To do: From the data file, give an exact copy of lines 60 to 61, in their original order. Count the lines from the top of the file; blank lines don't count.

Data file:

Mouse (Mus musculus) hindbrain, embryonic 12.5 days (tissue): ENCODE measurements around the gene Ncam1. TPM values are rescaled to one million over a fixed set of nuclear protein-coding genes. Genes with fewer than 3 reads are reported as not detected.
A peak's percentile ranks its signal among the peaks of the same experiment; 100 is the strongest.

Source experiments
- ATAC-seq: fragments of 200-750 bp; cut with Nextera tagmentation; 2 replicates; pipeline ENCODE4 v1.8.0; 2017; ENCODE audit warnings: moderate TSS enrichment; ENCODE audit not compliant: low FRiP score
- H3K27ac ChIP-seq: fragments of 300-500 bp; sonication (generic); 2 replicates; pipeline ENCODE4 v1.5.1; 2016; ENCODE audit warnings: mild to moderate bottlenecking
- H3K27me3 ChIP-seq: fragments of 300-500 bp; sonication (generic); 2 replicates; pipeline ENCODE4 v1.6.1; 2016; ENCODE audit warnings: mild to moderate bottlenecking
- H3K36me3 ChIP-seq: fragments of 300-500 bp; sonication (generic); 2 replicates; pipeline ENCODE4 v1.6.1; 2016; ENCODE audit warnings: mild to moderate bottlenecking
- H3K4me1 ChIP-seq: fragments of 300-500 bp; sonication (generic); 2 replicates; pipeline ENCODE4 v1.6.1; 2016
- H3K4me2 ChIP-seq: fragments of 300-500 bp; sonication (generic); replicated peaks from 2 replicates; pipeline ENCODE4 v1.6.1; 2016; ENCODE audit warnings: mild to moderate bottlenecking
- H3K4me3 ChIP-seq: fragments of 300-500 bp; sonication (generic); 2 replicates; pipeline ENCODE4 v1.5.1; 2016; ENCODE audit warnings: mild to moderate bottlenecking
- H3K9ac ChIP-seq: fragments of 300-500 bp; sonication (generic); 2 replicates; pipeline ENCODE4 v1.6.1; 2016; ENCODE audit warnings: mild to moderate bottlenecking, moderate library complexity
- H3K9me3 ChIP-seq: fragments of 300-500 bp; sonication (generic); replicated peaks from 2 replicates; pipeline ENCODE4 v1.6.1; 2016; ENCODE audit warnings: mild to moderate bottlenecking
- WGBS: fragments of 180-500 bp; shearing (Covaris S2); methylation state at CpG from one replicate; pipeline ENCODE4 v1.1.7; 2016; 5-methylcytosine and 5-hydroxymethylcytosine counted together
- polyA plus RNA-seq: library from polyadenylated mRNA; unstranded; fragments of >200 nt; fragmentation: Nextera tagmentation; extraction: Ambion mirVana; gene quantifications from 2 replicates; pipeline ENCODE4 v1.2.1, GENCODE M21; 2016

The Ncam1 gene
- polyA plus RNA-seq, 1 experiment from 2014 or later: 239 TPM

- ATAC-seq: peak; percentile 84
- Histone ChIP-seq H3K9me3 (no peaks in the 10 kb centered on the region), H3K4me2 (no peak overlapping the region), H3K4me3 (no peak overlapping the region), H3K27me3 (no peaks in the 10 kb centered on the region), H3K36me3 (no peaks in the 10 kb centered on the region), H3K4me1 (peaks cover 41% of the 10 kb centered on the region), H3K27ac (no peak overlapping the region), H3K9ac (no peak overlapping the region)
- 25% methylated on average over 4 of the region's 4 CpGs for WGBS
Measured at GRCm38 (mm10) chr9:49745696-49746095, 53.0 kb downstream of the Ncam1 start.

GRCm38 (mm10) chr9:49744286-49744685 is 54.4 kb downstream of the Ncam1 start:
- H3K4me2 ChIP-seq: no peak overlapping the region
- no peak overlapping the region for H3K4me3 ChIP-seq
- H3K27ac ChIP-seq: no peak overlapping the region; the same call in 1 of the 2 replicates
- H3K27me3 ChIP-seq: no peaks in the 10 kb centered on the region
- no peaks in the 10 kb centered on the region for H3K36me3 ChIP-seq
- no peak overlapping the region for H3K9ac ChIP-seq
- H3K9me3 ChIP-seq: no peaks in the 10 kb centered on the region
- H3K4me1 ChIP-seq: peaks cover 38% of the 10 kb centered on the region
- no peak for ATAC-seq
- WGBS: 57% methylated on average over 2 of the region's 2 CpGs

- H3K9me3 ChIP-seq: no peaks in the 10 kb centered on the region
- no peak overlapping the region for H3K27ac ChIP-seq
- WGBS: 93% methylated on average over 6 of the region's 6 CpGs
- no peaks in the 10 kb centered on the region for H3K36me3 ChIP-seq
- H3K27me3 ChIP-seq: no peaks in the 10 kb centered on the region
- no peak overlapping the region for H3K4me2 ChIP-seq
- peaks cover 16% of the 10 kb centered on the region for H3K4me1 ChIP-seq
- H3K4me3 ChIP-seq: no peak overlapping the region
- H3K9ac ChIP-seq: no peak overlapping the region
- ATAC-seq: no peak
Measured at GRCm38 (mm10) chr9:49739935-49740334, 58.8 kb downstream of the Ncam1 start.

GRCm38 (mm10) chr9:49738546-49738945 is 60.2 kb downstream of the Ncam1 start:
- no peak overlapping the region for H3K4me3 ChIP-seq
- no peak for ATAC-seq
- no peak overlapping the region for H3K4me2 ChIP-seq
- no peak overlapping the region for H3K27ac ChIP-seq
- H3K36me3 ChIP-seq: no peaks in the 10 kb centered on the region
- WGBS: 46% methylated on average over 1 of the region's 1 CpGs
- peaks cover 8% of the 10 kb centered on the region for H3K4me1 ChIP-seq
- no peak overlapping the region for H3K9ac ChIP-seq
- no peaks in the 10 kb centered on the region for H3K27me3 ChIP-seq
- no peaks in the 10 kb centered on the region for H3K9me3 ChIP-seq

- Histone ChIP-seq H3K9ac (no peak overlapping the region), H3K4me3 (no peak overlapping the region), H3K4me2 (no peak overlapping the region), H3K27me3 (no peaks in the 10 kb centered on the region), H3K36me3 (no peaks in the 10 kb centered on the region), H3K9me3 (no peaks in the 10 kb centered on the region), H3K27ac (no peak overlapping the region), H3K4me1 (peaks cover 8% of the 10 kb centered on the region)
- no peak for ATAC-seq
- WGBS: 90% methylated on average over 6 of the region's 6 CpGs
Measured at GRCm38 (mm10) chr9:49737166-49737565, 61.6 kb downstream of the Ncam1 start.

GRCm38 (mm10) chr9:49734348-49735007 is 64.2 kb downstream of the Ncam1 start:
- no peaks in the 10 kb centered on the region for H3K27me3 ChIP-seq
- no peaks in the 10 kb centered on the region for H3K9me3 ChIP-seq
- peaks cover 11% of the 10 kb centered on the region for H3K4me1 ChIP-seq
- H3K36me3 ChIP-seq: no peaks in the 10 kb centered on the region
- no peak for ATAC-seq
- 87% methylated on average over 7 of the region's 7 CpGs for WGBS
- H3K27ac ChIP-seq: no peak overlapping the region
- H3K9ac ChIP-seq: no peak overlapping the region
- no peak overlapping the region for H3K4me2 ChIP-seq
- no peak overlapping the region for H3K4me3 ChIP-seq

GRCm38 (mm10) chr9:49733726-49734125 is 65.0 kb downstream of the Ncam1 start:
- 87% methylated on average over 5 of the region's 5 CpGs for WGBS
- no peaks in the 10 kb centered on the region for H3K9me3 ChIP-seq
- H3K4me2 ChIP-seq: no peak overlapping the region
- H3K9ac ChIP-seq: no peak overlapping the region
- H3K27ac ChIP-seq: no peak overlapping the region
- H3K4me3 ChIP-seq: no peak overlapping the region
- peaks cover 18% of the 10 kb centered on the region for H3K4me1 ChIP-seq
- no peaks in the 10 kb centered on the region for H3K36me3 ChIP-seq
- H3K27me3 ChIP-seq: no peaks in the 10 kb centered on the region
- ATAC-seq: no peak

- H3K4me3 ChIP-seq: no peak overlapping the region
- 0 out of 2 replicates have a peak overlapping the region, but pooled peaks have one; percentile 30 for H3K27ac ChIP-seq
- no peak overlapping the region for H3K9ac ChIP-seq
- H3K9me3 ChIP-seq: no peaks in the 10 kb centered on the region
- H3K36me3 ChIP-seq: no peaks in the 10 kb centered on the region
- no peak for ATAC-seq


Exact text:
- no peaks in the 10 kb centered on the region for H3K9me3 ChIP-seq
- peaks cover 11% of the 10 kb centered on the region for H3K4me1 ChIP-seq